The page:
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Take Shyamalan’s Name Off the Devil Trailer!

Take Shyamalan's Name Off the Devil Trailer!

Thompson on Hollywood

M. Night’s Shyamalan’s The Last Airbender was slammed by critics: it earned an abysmal 8% on the Tomatometer. No question that since Shyamalan’s strong breakout The Sixth Sense, followed by Unbreakable and Signs, his last features (The Village, Lady in the Water, and The Happening) are trending downward with both critics and more important, audiences. And movie sites have not hesitated to catalogue everything wrong with the director, and to offer constructive advice.

That, the singularly entitled director will not pay heed to, from New York Mag asking him about his negative reviews and Screen Rant’s examination of what went wrong to Cinematical calling the end of his directing career. For more detailed insight, read Michael Bamberger’s The Man Who Heard Voices: Or, How M. Night Shyamalan Risked His Career on a Fairy Tale, a truly chilling portrait of how Hollywood’s lax parenting creates monsters.

The just-released new poster and trailer for Devil are after the jump.

Thompson on Hollywood

That’s Shyamalan’s curse. He’s a gifted writer of original screenplays–which are often quite commercial–but he lives in Philadelphia, and he doesn’t listen to anyone, neither then-Disney exec Nina Jacobson, who tried to tell him what was wrong with Lady in the Water, nor his long-time UTA agent Jeremy Zimmer, who the director ditched.

The big reveal came in Hall H at Comic-Con when the trailer for Devil unspooled on the giant screen. Within a stuck skyscraper elevator, something starts biting and preying on the unfortunate folks trapped in that tiny space. The trailer played great–until the moment when Shyalamalan’s name appeared on the screen. (He wrote the original story on which Brian Nelson’s screenplay is based–the movie is directed by Quarantine‘s John Erick Dowdle.) The hall erupted in jeers and cat calls: in an instant, the crowd had turned against the movie. Shyamalan has become a negative. They’re burnt and angry and it’s going to be tough for Shyamalan to turn this sentiment around. Unfortunately, in Hollywood terms, The Last Airbender opened–although the Nickelodeon title played to a young audience for whom Shyamalan’s name meant nothing.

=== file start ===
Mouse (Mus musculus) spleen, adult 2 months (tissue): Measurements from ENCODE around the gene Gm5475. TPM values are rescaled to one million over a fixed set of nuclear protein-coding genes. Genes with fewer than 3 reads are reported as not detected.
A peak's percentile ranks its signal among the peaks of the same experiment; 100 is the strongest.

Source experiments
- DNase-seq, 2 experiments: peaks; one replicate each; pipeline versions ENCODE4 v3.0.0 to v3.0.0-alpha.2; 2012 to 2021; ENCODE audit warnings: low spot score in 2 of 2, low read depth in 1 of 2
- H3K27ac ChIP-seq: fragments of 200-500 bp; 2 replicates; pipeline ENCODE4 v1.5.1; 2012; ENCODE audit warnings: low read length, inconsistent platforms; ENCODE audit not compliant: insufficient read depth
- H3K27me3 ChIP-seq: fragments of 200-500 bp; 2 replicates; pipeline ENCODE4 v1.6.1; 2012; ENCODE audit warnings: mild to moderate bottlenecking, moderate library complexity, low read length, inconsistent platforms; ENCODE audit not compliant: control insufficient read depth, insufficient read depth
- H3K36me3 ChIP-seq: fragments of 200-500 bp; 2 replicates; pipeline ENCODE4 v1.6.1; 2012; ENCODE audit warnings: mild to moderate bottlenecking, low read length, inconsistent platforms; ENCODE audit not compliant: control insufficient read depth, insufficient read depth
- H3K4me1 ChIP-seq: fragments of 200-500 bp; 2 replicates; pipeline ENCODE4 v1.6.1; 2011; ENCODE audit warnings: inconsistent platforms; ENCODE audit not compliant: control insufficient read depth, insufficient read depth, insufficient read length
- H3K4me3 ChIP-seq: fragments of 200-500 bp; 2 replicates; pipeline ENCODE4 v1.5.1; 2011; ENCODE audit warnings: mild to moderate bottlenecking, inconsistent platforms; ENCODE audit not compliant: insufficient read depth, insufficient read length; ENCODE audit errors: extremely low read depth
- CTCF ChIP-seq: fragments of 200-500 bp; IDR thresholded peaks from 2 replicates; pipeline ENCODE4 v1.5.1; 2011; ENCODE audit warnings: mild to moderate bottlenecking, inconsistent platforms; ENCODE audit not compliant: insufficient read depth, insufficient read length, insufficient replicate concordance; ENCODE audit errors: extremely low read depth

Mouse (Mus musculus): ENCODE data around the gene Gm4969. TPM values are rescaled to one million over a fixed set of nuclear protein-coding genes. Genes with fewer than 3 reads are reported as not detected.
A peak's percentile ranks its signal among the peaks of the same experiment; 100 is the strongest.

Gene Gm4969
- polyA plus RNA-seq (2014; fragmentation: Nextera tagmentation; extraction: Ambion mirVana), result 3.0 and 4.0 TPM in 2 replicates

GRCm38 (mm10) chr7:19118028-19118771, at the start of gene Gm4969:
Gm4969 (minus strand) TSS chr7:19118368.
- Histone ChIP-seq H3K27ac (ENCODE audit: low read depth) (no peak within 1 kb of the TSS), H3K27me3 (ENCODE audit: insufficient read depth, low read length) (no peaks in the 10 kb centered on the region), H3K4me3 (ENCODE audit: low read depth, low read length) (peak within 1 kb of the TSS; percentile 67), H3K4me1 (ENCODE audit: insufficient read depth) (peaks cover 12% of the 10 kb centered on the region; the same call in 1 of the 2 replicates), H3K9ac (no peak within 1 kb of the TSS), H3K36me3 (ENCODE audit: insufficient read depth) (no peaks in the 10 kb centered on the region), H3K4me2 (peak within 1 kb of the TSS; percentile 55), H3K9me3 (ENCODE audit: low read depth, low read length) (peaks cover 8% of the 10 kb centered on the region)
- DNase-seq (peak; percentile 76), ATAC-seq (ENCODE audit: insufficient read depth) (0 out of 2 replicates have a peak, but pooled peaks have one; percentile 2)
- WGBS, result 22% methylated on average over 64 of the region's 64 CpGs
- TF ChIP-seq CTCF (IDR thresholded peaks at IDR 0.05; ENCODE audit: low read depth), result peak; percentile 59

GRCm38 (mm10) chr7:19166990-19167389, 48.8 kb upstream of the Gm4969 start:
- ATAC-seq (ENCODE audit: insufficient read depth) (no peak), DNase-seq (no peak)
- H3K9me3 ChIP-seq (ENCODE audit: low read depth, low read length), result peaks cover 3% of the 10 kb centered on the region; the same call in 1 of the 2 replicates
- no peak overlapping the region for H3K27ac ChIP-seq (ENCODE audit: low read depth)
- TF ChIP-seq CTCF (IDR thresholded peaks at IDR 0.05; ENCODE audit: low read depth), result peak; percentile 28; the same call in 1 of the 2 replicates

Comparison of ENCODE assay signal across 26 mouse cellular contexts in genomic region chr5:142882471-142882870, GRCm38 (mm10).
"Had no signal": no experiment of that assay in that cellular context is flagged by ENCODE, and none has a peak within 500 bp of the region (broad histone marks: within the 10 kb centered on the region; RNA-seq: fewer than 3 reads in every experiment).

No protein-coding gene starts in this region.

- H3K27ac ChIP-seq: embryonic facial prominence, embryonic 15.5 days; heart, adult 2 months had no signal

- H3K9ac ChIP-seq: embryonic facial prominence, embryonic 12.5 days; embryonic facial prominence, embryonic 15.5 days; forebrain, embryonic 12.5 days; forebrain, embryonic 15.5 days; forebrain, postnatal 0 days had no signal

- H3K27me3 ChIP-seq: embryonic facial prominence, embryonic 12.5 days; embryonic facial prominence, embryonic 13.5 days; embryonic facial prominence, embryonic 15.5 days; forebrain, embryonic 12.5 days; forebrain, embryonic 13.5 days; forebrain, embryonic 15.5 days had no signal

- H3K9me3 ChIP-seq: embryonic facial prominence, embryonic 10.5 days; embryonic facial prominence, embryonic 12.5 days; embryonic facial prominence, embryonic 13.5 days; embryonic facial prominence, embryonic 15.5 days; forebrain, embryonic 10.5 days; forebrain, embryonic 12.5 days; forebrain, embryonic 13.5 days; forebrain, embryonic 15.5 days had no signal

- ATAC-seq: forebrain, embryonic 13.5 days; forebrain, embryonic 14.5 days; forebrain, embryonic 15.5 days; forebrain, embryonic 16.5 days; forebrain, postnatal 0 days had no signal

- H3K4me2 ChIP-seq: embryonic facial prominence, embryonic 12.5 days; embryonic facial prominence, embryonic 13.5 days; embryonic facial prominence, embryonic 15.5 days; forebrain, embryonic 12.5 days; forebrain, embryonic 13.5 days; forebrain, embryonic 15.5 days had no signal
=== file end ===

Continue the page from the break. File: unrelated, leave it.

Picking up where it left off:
He’s going to have to do some serious work to redeem his name as a marquee brand. In the meantime, I’d advise distributor Universal to take Shyamalan’s name off that Devil trailer–if they want folks to show up on September 17.

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Mr. Shyamalan’s has given us great movies, i.e., Sixth Sense, Signs, etc., its true that his other films havent been the greatest, but com’on why is it so easy to criticize and not give chances. Obviously Mr. Shyamalan works very hard to bring us entertainment. Lighten up everyone.


The fact that this Devil movie will premier after Summer season and in mid-September already tells you how mediocre, at best, it will be.


I was in the audience when the DEVIL trailer played before SALT at the Loews Lincoln Square in New York and can attest there were more than a few very audible groans when Shymalan’s name appeared …


I couldn’t agree more. Watching it at the beginning of Inception, no matter what, people groaned when his name came up. Old, young, black, asian, it doesn’t matter. He has lost faith with 90% of his audience.


When the DEVIL trailer played with INCEPTION at the Ziegfeld, the packed house laughed when Shyamalan’s name appeared. A week later, the same trailer played with SALT at the Loew’s 19th St. East multiplex and no one reacted to Shyamalan’s name at all.

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